A couple of years ago, Bon Iver's album For Emma, Forever Ago was widely hailed as a neo-folk masterpiece. It was nice, but this self-titled album from 2011 is better. Building off of the stripped-down sound of For Emma, Bon Iver includes layers of horns and keyboards over an ambient sound that's highlighted by Justin Vernon's illustrious vocals. The whole thing has definite retro vibe to it, which is a commonality among many of my favorites this year. The last song, called Beth/Rest, is a shameless, unironic take on 80's pop, complete with Casio keyboards and sax solos. I would have hated this had I heard it in the 80's. Now I love it.
Apparently, on the "Delux" version of the album, each song comes with video accompaniment, and each is a visual treat complementing the music beautifully. You should be able to see them all on YouTube if you want. But here's "Beth/Rest."
I discovered Cold Cave this year with their first album from 2009, Love Comes Close. Just a few weeks later, they released Cherish the Light Years, and like with Bon Iver, there's no sophomore slump here. A couple of tracks are pretty aggressive, employing near-industrial beats. The first song, "The Great Pan is Dead," drives out of the gates and doesn't let up. Other tracks are produced with a slick synth sound that wouldn't be out of place at the dance club I pranced around at in 1988.
Here's how pretentious I am: I first heard this band on NPR's "All Things Considered" one afternoon on my way home from work. Once home, I immediately logged on to Pandora and heard a few complete songs, then went and bought the album on Amazon.
Cults epitomizes this recent sub-trend in indie music where 60's girl-group melodies are nearly washed out with shoegaze fuzz. It's as if the offspring of the Shangri-Las and My Bloody Valentine came of age in the two-thousand-and-teens to sing syrupy-sweet ditties about Jim Jones (see "Go Outside").
I could take or leave (mostly leave) Gnarls Barkley, but Broken Bells sold me on Danger Mouse's brilliance. When my wife bought me this collaboration with Italian composer Daniele Luppi, I proudly professed it to be the best birthday CD ever.
Kind of a tribute to the music of spaghetti westerns and the Italian composer Ennio Morricone, it creates an atmosphere that's wholly modern and could easily be part of a Tarantino film. Nora Jones and Jack White (as in The White Stripes) contribute vocals to a few tunes. Nora Jones's vocals would probably complement any music, and Jack White has a vocal sound that completely works here. I'm consistently taken with this album and now look forward to Danger Mouse's next cool project.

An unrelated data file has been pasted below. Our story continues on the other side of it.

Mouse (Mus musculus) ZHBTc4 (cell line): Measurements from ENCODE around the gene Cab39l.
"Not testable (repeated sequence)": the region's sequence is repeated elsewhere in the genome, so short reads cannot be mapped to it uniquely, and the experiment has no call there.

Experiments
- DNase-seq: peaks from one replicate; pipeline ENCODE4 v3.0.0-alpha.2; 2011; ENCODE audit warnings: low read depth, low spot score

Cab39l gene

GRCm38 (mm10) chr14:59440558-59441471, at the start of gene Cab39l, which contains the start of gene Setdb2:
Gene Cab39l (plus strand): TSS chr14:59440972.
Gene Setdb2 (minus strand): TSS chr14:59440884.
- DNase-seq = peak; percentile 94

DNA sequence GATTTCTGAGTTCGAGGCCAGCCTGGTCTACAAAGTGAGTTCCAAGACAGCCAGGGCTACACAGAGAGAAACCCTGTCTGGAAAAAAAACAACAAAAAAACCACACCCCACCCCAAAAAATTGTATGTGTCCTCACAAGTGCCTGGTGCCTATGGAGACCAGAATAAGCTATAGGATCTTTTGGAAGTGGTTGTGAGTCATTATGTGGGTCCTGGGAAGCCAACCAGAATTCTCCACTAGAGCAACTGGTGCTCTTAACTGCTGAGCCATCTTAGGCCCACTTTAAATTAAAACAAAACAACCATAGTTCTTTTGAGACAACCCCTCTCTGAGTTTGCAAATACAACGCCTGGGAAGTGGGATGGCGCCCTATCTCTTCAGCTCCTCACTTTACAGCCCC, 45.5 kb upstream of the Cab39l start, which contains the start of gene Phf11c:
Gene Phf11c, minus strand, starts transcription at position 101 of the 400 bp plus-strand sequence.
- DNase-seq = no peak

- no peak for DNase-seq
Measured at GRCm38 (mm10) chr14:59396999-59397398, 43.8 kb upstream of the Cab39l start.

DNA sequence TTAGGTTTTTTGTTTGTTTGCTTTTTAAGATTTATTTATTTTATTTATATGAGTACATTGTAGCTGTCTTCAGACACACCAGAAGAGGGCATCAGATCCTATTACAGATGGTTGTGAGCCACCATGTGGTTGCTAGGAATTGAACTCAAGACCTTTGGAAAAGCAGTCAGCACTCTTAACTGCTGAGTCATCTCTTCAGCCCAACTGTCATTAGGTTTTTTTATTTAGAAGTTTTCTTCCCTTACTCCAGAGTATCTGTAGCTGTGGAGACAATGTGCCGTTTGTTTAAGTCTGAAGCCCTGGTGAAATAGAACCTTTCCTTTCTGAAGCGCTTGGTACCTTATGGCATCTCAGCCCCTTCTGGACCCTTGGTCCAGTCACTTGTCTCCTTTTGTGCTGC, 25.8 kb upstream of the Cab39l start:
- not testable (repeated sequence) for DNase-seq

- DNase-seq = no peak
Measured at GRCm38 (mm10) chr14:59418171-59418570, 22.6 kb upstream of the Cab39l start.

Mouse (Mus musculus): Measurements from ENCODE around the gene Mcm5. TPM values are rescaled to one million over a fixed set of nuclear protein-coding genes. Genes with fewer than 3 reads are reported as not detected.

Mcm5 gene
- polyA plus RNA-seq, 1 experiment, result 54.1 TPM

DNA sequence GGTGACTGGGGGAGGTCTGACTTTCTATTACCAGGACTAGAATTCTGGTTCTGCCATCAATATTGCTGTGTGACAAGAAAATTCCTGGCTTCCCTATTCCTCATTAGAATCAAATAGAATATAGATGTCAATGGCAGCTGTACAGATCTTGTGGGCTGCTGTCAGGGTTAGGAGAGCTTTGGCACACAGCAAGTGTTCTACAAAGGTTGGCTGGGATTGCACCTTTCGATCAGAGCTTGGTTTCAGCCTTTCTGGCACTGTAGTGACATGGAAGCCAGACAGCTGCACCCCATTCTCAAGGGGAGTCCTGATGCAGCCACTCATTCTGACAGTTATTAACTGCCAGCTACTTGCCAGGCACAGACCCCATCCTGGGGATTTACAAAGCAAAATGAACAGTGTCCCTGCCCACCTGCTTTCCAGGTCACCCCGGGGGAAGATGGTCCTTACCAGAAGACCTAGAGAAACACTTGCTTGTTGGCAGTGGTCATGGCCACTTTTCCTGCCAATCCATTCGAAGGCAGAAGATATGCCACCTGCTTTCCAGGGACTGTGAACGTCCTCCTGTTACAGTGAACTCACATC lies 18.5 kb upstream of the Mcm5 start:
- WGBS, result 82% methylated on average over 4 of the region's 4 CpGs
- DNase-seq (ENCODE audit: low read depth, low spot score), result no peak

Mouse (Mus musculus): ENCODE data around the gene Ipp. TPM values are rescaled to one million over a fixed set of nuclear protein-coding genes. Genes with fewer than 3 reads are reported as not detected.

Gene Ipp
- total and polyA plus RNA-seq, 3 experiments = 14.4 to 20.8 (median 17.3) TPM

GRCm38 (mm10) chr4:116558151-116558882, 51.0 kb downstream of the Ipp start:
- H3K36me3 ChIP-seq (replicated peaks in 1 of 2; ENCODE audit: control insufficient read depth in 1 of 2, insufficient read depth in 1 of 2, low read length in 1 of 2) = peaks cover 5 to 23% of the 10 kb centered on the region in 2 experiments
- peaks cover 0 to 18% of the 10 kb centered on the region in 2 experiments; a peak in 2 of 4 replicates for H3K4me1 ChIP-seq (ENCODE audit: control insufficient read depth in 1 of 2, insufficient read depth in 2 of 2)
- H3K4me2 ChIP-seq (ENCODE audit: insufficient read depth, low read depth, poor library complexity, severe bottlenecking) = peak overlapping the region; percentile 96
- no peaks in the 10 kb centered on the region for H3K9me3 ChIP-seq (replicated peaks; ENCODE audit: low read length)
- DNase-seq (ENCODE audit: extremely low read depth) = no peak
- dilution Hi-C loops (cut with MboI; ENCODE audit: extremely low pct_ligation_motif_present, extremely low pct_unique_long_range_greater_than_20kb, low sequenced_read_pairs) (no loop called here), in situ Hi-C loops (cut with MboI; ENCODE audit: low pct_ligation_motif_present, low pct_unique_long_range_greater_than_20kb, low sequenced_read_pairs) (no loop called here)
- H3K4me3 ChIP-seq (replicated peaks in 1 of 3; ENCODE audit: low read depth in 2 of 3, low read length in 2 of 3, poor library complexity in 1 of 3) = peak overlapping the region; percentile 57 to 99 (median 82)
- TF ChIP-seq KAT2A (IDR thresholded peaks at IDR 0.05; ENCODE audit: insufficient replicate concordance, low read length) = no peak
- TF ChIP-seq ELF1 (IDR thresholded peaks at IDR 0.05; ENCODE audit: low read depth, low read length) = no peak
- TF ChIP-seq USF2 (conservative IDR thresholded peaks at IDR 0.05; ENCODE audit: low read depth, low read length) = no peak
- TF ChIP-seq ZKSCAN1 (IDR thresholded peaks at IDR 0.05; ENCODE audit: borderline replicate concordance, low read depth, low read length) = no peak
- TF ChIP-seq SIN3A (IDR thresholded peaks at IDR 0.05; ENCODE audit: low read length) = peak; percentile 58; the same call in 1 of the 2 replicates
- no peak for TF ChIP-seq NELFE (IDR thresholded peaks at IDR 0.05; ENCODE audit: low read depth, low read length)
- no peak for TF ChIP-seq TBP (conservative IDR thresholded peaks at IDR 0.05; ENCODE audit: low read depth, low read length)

I've said before that I don't go around buying sucky music, so choosing the best ain't easy. Here's some others from this part of the alphabet. Consider them the runners-up:
Active Child, You are All That I See
Cool, atmospheric electronics, accompanied by a falsetto from singer Pat Grossi that hearkens back to the great a-Ha (as in "Take On Me").
Arctic Monkeys, Suck It and See
The Arctic Monkeys's first couple of albums were decent offerings of hip, angular guitar, but were not any better than the dozens of other post-punk, neo-new wave bands of the two-thousand-and-naughties. However, this album comes after the cool experimentation that was frontman Alex Turner's side project The Last Shadow Puppets, and Suck it and See retains some of that Burt Bacharach-on-steroids sound.
Cut Copy, Zonoscope
A couple of years ago, I couldn't stop playing Cut Copy's album In Ghost Colours. Zonoscope is essentially the same clever, hooky electropop. It might not be as immediately great as the previous album, but it's still good, peppy fun.
Tune in next Monday for part two of my list. Please feel free to join in the fun. Since I have little clue and don't know how to set up a proper blogfest, if you'll be making your own post of your favorite music from 2011, drop your blog name and address in the comments below and I'll add them in next week so others can stop by your site.